Stuck in Moscow airport transit in search for Snowden
A reporter is trapped in the Orwellian transit wing of a Moscow airport hotel while searching for the NSA leaker.
Editor’s note: AP journalist Ian Phillips flew from his home base of Prague in the Czech Republic to Moscow’s Sheremetyevo Airport with the goal of getting to the bottom of the mystery of America’s most wanted fugitive: NSA leaker Edward Snowden. Here is his account of a surreal 21 hours.
SHEREMETYEVO AIRPORT — “An interesting route, Mr. Phillips,” says the airport transit desk employee. “This activity makes for suspicion.”
It was the start of an Orwellian adventure in which I deliberately got myself sequestered in the hopes of finding Edward Snowden at Moscow’s main airport.
The experience leaves me feeling that if the NSA leaker is indeed in the transit zone of the airport, as President Vladimir Putin claims, he may already have a taste of what it’s like to be in prison.
Snowden is possibly holed up in the wing of an airport hotel reserved for travelers in transit who don’t have visas to enter Russia. The Novotel’s main building, located outside the airport, has a plush lobby with a fountain, a trendy bar and luxury shops. One wing, however, lies within the airport’s transit zone — a kind of international limbo that is not officially Russian territory.
And that’s where Snowden, whose U.S. passport has been revoked, may be hiding.
The woman at the transit desk raises an eyebrow and stares at my flight itinerary, which includes a 21-hour layover in Moscow before a connection to Ukraine. “Why would ANYONE stay here in transit for so long? There are so many earlier connections you could have taken. This is strange behavior.”
After a nearly two-hour wait inside the terminal, a bus picks me up — only me — from the transit area. We drive slowly across the tarmac, through a barrier, past electronic gates covered in barbed wire and security cameras.
The main part of the Novotel is out of bounds. My allotted wing feels like a lockup: You are obliged to stay in your room, except for brief walks along the corridor. Three cameras track your movements along the hallway and beam the images back to a multiscreen monitor. It’s comforting to see a sign instructing me that, in case of an emergency, the locks on heavily-fortified doors leading to the elevators will open.
When I try to leave my room, the guard outside springs to his feet. I ask him why room service isn’t responding and if there’s any other way to get food. He growls: “Extension 70!” I rile him by asking about the Wi-Fi, which isn’t working: “Extension 75!” he snarls.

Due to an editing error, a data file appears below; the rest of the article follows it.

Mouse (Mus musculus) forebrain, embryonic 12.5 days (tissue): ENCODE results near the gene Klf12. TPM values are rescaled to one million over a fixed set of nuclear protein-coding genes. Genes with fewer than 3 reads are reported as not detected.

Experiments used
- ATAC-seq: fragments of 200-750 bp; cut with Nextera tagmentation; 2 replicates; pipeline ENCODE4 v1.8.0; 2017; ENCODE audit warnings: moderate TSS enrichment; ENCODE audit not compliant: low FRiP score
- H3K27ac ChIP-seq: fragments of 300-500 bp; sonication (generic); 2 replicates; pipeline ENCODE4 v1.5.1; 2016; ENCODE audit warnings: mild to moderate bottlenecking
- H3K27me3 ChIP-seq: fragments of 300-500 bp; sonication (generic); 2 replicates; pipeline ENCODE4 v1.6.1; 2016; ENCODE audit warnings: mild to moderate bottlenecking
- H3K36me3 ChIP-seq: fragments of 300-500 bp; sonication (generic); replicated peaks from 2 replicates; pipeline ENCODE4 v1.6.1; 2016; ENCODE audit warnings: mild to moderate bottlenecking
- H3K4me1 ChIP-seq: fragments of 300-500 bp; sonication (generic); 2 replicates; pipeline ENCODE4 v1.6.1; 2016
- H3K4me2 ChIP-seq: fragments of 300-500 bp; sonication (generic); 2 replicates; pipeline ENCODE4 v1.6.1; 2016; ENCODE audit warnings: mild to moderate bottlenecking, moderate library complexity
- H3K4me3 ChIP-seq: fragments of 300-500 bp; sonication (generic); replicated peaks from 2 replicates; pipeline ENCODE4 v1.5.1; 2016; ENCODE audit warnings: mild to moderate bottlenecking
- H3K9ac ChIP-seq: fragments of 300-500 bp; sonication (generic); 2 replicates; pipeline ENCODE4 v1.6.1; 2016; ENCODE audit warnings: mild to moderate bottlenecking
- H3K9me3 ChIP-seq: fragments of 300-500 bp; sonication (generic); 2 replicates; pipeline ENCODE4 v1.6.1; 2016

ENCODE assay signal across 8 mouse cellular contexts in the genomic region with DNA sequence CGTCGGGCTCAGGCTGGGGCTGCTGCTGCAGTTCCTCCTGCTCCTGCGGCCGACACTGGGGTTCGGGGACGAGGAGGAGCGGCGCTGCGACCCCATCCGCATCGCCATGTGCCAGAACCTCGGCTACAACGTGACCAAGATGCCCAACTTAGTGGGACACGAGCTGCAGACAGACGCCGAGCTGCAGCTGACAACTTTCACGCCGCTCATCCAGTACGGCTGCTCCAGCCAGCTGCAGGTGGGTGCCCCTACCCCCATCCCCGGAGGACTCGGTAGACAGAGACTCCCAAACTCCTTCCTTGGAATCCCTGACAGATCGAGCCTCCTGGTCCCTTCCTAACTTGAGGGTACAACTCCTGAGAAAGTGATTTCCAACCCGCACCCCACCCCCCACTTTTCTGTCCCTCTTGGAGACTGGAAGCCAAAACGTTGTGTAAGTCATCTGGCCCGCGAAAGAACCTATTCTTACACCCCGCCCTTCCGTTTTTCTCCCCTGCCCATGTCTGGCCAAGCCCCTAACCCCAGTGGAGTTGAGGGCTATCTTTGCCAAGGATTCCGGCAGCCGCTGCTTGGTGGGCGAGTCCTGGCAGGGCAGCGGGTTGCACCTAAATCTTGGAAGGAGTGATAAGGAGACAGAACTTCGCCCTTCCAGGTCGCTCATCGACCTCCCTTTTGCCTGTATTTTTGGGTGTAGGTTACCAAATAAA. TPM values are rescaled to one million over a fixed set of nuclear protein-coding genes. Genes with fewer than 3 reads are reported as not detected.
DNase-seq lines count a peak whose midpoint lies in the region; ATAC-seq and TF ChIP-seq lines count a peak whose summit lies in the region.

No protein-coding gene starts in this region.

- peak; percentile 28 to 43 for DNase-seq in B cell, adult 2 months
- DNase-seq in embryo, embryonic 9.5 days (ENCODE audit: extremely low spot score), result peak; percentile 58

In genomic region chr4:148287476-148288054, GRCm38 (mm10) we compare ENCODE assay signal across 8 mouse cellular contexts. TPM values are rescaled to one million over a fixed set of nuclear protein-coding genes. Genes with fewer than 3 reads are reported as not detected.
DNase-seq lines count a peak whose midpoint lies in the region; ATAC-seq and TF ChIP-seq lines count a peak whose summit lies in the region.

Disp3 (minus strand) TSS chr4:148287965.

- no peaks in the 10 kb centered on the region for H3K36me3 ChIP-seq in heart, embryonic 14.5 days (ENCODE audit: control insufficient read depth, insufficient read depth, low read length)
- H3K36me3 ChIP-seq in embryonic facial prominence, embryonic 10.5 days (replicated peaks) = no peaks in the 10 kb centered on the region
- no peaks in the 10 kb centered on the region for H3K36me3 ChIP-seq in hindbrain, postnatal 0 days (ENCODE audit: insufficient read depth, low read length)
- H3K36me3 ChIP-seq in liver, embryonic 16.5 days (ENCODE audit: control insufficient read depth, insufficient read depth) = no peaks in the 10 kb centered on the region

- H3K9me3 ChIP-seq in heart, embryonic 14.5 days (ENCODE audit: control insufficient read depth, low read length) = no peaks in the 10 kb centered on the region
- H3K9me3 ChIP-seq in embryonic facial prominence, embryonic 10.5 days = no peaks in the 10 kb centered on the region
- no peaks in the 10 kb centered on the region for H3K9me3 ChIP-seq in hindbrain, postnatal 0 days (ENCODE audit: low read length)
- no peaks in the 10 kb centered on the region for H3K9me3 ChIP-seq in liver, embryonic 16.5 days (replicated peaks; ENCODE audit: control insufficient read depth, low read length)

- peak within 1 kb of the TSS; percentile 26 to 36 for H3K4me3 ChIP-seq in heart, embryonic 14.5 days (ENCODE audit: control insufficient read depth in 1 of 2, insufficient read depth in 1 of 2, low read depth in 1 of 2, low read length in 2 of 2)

“Don’t worry, Mr. Phillips,” the transit desk employee had said. “We have all your details and information. We will come and get you from your room at 6 p.m. on Friday, one hour before your connecting flight.”
Now it’s midnight, and I’m getting edgy. I feel trapped inside my airless room, whose double windows are tightly sealed. And the room is extortionate: It costs $300 a night, with a surcharge of 50 percent slapped on because I will be staying past noon.
(“Can’t I just wait in the lobby after midday?” I asked the receptionist at check-in. “Of course not,” she retorted. “You have no visa. You will stay until you are picked up.”)
I look out the window. If Snowden is here and has the same view, he can see the approach to the departures terminal at the airport. A large billboard shows a red 4x4 vehicle driving along an ocean road. A parking lot below is filled with vehicles. A man in green overalls is watering a patch of parched grass. Vehicles whiz in and out of the airport.
A maid has just brought a tea bag. She puts a tick against the room number on the three-page document on her trolley. On it, there are no guest names, only numbers — and departure dates. A quick look suggests there are perhaps a few dozen people staying here. A couple of rooms on my floor have telltale signs of occupancy — food trays lying outside from the night before.
But no sign of Snowden.
The guard allows me to stretch my legs in the corridor. The signs on the wall rub things in. Under a pretty picture of the Moscow skyline and Red Square, a message reads: “Should you wish to see the full range of facilities offered by our hotel during your next stay, we strongly recommend you to get a visa before flying to Moscow.”
Rules, rules, rules
A fleeting glimpse of a possible change of scene: a set of guidelines posted on the wall say I can go out for a smoke!
Rule No. 6: “It is possible to go and smoke one time per hour for 5 minutes in the beginning of each hour escorted by security service.”
I don’t smoke, but this would be a way to escape this floor. But when I ask him to take me down, the security guard scoffs. “No!” he says flatly.
I call the front desk. “You need a visa to go outside and smoke, Mr. Phillips” the receptionist says.
If he’s here, Snowden has access to a few international TV stations. He also has a fair amount of options with room service — the only source of food in this wing. But after almost a week, he might be getting bored. And he’d need a credit card or a lot of Russian cash. A selection:
Buffalo mozzarella and pesto dressing starter? 720 roubles (about $20).
Rib-eye steak: 1,500 roubles (about $50).
Bottle of Brunello di Montalcino red wine: 5,280 roubles ($165).
A miniature bottle of Hennessy XO cognac: 2,420 roubles ($80).
I’ve called all the 37 rooms on my floor in hopes of reaching Snowden. No reply except for when I got my security guard.
The floor above? A similarly futile attempt.
I only reached a handful of tired and irritated Russians who growled “Da? Da? Da?” — “Yes? Yes? Yes?”